Fun fact: Although Mt. Rainier has erupted 12 times in the last 2,600 years, the last time it did so was about 2,200 years ago.
If you want to catch a glimpse of the highest point in the contiguous United States while you wander the forests that are home to the largest tree in the world (seeded over 2,500 years ago), Sequoia National Park is a must-see. Located on the south end of California’s Sierra Nevada mountain range, this park is home to red-tail hawks, marmots, bobcats, squirrels, and the occasional mountain lion.
Virtual visitors can travel over hiking trails to Crystal Cave nestled underground, climb to soaring Moro Rock, and “drive” through the famous Tunnel Tree, carved out to allow the road to pass through.
Fun fact: The ultracool Bearpaw High Sierra Camp is nearly 12 miles out, overlooking the western divide. Can you find it on your visit?
Shenandoah National Park is nestled against the Blue Ridge Mountains in Virginia and includes part of the Appalachian Trail within its extensive trail systems. While most of the park is heavily forested, visitors can also enjoy wetlands, gaze up at cascading falls, and hike 516 miles of trails, down into valleys or up soaring peaks like those found in the Old Rag Mountains. Keep your eyes peeled for the black bears, deer, squirrels, fish, and over a dozen bird species that call these verdant forests home.
Fun fact: Shenandoah National Park is also the largest bear sanctuary in Virginia.
As the only tropical island getaway on our list, Virgin Islands National Park is truly unique among our national parks. Covering 23 miles of both land and ocean, this park is almost completely surrounded by coral reefs. Donkeys, deer, pigs, iguanas, goats, tortoises, and dozens of other tiny creatures make this paradise their home, while peaceful sea turtles swim in the warm ocean waters around the reefs.
Virtual visitors to Virgin Islands National Park can explore the ruins of an 18th-century sugar plantation and sugar mill, enjoy the beautiful beaches, or take a visual hike through the dense rainforest that covers most of the island.
Fun fact: Despite the many animals that thrive within the park, only bats are really native to this area.
This California National Park is located high in the Sierra Nevada mountain range. Glaciers and flooding have carved out this canyon system, leaving high peaks and deep valleys behind. Now, visitors can explore wetlands and lakes, meadows and forested regions, or take hiking trails through giant, ancient sequoia trees back to picturesque waterfalls.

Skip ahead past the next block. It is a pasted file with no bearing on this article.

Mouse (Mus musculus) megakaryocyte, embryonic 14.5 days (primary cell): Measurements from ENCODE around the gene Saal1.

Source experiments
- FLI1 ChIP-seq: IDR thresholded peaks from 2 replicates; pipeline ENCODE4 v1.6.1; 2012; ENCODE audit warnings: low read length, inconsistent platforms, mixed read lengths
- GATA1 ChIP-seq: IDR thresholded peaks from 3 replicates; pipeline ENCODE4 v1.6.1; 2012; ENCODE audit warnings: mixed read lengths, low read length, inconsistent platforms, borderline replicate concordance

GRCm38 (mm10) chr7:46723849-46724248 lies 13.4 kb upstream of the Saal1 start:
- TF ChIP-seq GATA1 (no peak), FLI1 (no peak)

On your virtual visit, be sure to check out the famous Cathedral formation, find Bridalveil Fall, and see El Capitan and Half Dome, which are famous for the challenge they offer serious (IRL) climbers. Look out for glaciers! You’ll see them in several locations on your hike. While glaciers created the geology of the park, even the largest of today’s glaciers, Lyell, is too young to be a remnant of those older, much larger glaciers.
Yosemite Valley, where most visitors arrive to view the landscape, is only 1% of this beautiful park! If you can, take time to wander through the beautiful sights that the rest of the park has to offer.
Fun fact: Just like the famous Sequoia trees that live here, Yosemite is massive! This national park is larger than either Rhode Island or Delaware, and 95% of it is fully designated as wilderness.
As the first national park humanity has ever created, Yellowstone holds a special place in the hearts of many. Situated on the Yellowstone Plateau, 8,000 feet high, and sprawling through Wyoming, Montana, and Idaho, this park is famous for its geysers, forests, and hiking trails that wander through many different types of ecological biomes.
On your virtual hikes, you’ll be able to explore Yellowstone’s mountain ranges and canyons, follow rivers as they run into lakes, or visit the Yellowstone Caldera, the largest supervolcano anywhere on the continent! Fully half of the globe’s hydrothermal features and geysers are right here in Yellowstone, all fueled by this dormant volcano.
This UNESCO world heritage site is home to hundreds of species of animals, among them free-ranging bison, elk, wolves, grizzlies, deer, and countless other fish, bird, reptile, and amphibian species, so keep an eye out to see which animals make a cameo on your virtual hiking cam!
Fun fact: The Yellowstone Park bison herd is the largest and oldest herd in the nation.
Thank you for visiting the Parks blog! We will continue to publish content designed to support our community throughout this difficult time. We wish all the best for each of you, and we look forward to seeing you in person as it becomes safe for us to do so.